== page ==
“There is probably nothing we can do that will have a greater effect on lowering maximum temperatures over the next several decades than removing methane,” says Rob jackson, researcher at Stanford and co-author of the two studies.
Methane is relatively rare: carbon dioxide is around 200 times more concentrated in the atmosphere. Nonetheless, it has contributed around 30% of total global warming to date, or around 0.5 ˚C, according to a recent study. report of the United Nations Intergovernmental Panel on Climate Change. Although its lifespan in the atmosphere is only about 10 years, over short periods it is about 86 times more potent as a greenhouse gas than carbon dioxide.
“The methane will disappear, but in the meantime it will cause problems”, says Vaishali Naik, Atmospheric Specialist for the United States National Oceanic and Atmospheric Administration.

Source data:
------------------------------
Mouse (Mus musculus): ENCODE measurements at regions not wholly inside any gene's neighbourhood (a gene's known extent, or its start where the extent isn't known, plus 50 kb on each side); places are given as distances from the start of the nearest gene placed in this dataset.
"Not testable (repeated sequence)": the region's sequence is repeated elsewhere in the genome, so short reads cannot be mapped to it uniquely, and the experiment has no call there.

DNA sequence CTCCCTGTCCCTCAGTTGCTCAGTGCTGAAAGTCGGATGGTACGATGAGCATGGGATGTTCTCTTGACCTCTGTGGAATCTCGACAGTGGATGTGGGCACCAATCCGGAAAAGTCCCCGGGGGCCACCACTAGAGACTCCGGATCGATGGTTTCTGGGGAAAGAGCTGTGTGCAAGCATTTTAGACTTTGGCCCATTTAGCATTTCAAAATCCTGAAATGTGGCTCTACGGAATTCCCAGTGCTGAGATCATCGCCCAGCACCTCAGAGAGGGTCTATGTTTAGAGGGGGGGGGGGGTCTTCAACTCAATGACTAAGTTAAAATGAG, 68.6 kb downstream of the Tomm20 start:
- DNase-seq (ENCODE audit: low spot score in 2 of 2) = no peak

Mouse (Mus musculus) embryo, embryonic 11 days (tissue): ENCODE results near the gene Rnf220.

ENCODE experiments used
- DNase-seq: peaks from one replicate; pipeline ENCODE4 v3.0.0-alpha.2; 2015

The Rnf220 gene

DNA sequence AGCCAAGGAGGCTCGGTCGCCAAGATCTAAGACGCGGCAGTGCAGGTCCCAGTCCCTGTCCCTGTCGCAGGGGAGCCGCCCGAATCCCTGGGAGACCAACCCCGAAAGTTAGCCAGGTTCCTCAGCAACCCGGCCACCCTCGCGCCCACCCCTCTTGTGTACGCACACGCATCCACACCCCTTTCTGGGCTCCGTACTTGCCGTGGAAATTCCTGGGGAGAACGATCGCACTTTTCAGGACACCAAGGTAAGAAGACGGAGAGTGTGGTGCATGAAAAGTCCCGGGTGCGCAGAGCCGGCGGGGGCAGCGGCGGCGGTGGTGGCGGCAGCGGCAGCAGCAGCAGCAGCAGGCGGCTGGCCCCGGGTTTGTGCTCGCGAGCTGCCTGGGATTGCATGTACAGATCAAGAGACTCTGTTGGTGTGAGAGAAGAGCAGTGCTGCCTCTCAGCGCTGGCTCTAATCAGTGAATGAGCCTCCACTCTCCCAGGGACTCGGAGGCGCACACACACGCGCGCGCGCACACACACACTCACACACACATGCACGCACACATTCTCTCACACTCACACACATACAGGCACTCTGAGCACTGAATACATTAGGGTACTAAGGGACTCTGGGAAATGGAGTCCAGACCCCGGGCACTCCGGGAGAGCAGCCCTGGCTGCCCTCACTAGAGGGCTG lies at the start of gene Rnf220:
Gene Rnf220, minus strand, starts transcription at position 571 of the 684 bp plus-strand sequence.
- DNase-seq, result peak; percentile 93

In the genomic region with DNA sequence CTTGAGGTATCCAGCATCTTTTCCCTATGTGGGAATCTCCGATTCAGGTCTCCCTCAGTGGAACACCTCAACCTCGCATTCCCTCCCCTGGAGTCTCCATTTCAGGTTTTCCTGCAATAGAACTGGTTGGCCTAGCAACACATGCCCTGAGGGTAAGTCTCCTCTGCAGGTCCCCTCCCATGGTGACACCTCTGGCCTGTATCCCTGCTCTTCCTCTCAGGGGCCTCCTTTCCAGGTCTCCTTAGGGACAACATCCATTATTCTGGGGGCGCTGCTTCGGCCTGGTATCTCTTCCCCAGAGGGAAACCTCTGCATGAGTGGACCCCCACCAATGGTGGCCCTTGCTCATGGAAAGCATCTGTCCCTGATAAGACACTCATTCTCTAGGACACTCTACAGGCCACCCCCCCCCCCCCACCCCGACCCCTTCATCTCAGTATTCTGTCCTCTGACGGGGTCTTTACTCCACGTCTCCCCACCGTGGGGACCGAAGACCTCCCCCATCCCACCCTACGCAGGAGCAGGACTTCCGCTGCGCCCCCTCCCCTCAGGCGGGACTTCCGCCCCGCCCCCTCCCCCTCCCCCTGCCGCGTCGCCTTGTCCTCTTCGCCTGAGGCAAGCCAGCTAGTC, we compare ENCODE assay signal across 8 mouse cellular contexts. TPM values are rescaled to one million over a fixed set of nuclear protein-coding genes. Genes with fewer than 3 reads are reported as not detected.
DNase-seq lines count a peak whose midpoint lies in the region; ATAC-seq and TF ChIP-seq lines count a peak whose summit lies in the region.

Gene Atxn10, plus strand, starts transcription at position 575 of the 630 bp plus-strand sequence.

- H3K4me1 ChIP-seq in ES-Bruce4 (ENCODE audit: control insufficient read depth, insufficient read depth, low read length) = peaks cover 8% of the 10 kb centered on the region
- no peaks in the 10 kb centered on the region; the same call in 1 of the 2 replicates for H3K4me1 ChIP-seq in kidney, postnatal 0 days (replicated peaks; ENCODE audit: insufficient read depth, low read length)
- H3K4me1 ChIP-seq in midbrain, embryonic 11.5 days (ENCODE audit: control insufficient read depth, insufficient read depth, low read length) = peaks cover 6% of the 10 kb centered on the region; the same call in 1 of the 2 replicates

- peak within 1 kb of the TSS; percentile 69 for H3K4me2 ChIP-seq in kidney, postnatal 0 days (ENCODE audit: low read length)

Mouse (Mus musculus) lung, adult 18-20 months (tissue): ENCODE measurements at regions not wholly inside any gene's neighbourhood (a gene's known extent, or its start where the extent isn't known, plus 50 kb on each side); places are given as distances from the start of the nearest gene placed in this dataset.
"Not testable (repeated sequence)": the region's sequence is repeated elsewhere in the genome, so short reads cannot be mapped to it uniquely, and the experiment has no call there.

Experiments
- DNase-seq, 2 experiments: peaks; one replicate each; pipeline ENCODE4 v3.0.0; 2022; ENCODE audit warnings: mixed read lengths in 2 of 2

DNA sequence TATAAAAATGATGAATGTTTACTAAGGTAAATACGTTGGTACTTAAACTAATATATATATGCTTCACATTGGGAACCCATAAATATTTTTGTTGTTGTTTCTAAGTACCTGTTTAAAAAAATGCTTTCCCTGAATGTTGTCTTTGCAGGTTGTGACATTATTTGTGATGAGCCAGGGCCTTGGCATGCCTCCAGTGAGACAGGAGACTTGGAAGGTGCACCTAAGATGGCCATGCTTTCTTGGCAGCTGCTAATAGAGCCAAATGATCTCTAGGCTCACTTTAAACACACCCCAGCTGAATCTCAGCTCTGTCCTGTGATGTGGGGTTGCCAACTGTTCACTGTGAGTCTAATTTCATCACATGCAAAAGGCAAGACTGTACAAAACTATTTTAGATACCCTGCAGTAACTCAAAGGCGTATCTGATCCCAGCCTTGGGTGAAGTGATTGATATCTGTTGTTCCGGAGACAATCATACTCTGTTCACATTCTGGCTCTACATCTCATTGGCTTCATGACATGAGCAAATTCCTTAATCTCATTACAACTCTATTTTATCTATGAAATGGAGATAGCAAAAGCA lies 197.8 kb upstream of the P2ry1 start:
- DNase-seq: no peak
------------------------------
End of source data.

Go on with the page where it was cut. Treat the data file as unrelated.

Because of its short lifespan, if methane emissions were reduced today, air levels would drop rapidly. In a recent United Nations Environment Program report on methane that Naik co-wrote, researchers estimated that a 45% reduction in methane emissions today could reduce warming by 0.28 ° C by mid-century, keeping the world under target. of less than 1.5 ° C warming from pre-industrial levels, as defined by the Paris Agreement.
About two-thirds of those reductions could be achieved using readily available solutions, Naik says. This includes plugging leaking natural gas wells and decreasing reliance on coal mines, which release methane stored below the earth’s surface and produced when plant material turns into coal. Reducing some emissions is probably cheaper and easier than expanding removal technology, she says.
But to keep warming below 1.5 ° C, methane emissions from industries such as agriculture would also have to be reduced, which could be more difficult as the population grows.